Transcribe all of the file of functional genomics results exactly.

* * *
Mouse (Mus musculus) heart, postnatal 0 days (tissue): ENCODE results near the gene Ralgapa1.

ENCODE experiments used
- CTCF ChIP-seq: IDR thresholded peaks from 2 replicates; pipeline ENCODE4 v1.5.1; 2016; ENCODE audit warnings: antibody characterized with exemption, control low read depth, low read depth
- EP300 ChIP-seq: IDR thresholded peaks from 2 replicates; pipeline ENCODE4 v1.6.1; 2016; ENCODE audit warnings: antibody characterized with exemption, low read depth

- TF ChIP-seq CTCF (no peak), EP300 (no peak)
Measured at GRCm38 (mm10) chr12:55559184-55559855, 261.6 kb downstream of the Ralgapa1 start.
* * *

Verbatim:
Mouse (Mus musculus) heart, postnatal 0 days (tissue): ENCODE results near the gene Ralgapa1.

ENCODE experiments used
- CTCF ChIP-seq: IDR thresholded peaks from 2 replicates; pipeline ENCODE4 v1.5.1; 2016; ENCODE audit warnings: antibody characterized with exemption, control low read depth, low read depth
- EP300 ChIP-seq: IDR thresholded peaks from 2 replicates; pipeline ENCODE4 v1.6.1; 2016; ENCODE audit warnings: antibody characterized with exemption, low read depth

- TF ChIP-seq CTCF (no peak), EP300 (no peak)
Measured at GRCm38 (mm10) chr12:55559184-55559855, 261.6 kb downstream of the Ralgapa1 start.